Thinking of resistance to corporeal and territorial capture alongside each other is essential from a global perspective. Anti-LGBT laws are being reinvigorated all over the world, in both the Global North and Global South. In the latter case, we see a conservative and uncritical view of gender, but rebranded to sound progressive and conscious (often framed as an anti-imperialist strategy). For the Womanists in this coalition, it is ironic to see unity with TERFs given that bioessentialism is antithetical to what Oyeronke Oyewumi would describe as the “world-sense” of indigenous Afrikan cosmologies. “World-sense,” she suggests, is different from “worldview” because it does not privilege sight and those material/power relations where stratification is justified by how anatomy and physiology are construed visually (The Invention of Women: Making an African Sense of Western Gender Discourses).
For Oyeronke Oyewumi, any engagement with gender relations of Africa would have to prioritize the local “world-sense” that is traditionally not “visuocentric” for many of the various ethnic groups, to understand the different ways that social organization is reckoned and negotiated and embodied especially with regards to African spiritual systems. Part of this would mean no longer assuming that a binary-gender “nexing” of human embodiment is universal, and for Oyeronke Oyewumi this also includes dispensing with the idea that Gender is what “nexes” human embodiment in all societies in the first place. The rising predominance of TERF-derived unity, however, is marginalizing indigenous Afrikan “world-sense” or even re-organizing traditional cosmologies in a Western light. And this is a project of Statecraft:
“There is a sense in which phrases such as ‘the social body’ or ‘the body politic’ are not just metaphors but can be read literally.” — The Invention of Women: Making an African Sense of Western Gender Discourses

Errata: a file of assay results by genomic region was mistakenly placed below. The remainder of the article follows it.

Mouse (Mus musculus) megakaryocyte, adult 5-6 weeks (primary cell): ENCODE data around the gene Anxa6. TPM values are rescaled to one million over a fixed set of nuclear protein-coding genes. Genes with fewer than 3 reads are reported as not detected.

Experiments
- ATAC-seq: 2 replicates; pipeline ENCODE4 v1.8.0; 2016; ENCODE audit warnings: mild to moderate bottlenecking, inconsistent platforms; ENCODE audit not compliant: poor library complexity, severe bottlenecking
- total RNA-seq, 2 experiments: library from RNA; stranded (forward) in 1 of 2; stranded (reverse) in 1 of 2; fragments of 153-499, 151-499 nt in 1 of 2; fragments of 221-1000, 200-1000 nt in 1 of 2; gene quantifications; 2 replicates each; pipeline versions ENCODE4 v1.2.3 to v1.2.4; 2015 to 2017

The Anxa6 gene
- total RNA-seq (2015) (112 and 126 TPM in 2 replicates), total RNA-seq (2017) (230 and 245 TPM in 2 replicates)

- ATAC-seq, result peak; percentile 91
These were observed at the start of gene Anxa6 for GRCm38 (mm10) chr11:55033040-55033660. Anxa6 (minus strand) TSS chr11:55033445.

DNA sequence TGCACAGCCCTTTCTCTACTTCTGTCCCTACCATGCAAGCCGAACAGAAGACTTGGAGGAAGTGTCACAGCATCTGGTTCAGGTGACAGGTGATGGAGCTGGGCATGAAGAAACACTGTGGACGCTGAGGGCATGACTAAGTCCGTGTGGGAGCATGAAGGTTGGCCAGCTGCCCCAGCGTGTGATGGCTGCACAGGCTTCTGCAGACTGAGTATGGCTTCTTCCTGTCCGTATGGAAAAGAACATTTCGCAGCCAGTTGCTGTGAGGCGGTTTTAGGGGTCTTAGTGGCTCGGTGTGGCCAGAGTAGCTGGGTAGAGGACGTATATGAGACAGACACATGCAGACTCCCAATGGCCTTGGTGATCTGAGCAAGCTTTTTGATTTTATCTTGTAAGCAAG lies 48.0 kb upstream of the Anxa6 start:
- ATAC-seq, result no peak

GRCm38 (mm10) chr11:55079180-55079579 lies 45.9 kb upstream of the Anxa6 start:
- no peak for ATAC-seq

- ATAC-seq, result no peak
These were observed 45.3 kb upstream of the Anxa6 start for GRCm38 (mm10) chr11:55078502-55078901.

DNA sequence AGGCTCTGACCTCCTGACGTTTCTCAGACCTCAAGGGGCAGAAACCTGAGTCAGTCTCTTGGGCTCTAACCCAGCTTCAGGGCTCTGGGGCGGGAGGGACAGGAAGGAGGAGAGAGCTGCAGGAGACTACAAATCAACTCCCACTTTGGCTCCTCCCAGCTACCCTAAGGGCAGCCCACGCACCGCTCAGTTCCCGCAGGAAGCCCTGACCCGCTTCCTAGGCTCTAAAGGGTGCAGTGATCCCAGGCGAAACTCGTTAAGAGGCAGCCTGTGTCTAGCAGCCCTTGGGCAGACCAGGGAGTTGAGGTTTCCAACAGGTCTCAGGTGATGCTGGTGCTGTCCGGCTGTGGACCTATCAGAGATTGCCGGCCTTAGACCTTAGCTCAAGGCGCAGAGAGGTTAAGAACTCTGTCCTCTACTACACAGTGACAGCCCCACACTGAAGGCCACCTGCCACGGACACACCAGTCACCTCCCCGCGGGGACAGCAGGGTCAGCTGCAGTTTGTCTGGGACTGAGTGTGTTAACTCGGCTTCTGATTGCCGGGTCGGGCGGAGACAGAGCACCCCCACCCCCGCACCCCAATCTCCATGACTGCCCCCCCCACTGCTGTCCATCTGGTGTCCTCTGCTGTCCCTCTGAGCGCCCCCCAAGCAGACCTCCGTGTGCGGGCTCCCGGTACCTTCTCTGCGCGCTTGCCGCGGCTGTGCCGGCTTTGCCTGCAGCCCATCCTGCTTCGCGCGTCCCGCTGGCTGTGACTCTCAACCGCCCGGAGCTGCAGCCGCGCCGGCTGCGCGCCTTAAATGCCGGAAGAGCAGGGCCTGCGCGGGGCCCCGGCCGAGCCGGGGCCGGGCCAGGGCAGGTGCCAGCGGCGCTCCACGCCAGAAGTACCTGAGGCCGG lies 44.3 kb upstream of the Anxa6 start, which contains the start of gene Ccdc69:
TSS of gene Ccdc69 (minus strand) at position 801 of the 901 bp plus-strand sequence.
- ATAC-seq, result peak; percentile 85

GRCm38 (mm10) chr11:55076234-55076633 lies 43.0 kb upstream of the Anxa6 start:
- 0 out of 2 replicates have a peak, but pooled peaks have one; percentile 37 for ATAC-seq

Towards a Science of Self-Determination
The issue at hand as I understand it is this: that if the problem of the 20th century was that of “the color line,” then the problem of the 21st century must be that of the “nexus,” upon which “the relation of the darker to the lighter races of men in Asia and Africa, in America and the islands of the sea” is imbricated.
The term “nexus,” describes a means of connection between one or several things. It is a point at which different objects are “linked,” so to speak. The concept of “nexuses” whereby material and power relations “imbricate” is my particular theoretical coinage, to describe a set of social forms that I hypothesize to be “nexing” of human embodiment.
The Nexuses “thread” the complex interactions endogenous (internal) to a given socio-ecological system and between that system and exogenous phenomena (those introduced from outside). Some of these nexing-forms correlate to we understand to be Gender, but there are others: Age-nexuses, Caste-nexuses, Lineal-nexuses, and more.
Across human societies, both gendered and non-gendered Nexuses exhibit varying degrees of valency — that is, combining and displacing power — in the metabolic life-activity for each given context. For example, many have observed that Age, Lineality, Caste, and Status exhibit considerable valency in the “threading” of African traditional societies, sometimes alongside or to more of a considerable degree than or even in place of Gender nexings. The structural consequences of these emergent “nexuses,” and their valencies, is a stabilization of the nature-nurture dynamics involved in what Marxists speak of as the mode of production and patterns of social reproduction.
Alongside the structural consequences of “nexing,” there are also the embodied consequences. But these require a synthesis of both material analysis and metaphysical analyses in order to that their attendant dynamics may be “transected,” rather than viewed in adaptationist and reductionist perspective. They are, like the nexuses to which they correlate, spandrels, and in making sense of them as such, we might further identify the possibilities and constraints in the constructive evolution of various societies and social struggles.
We must, therefore, no longer regard either embodied spandrels or the Gender nexing-forms, or Age-nexuses, Lineal-nexuses, nexuses of Status, Caste, and more with which they are associated as “functions” of the economic life, or biology, or cosmology in a socio-ecological system of relations. This shift, however, does not suddenly render nexings of embodiment irrelevant to the analysis of the dialectical motion of such phenomena. Their relevance becomes a matter of constructive development (and of sociogeny “alongside” phylogeny/ontogeny — word to Fanon).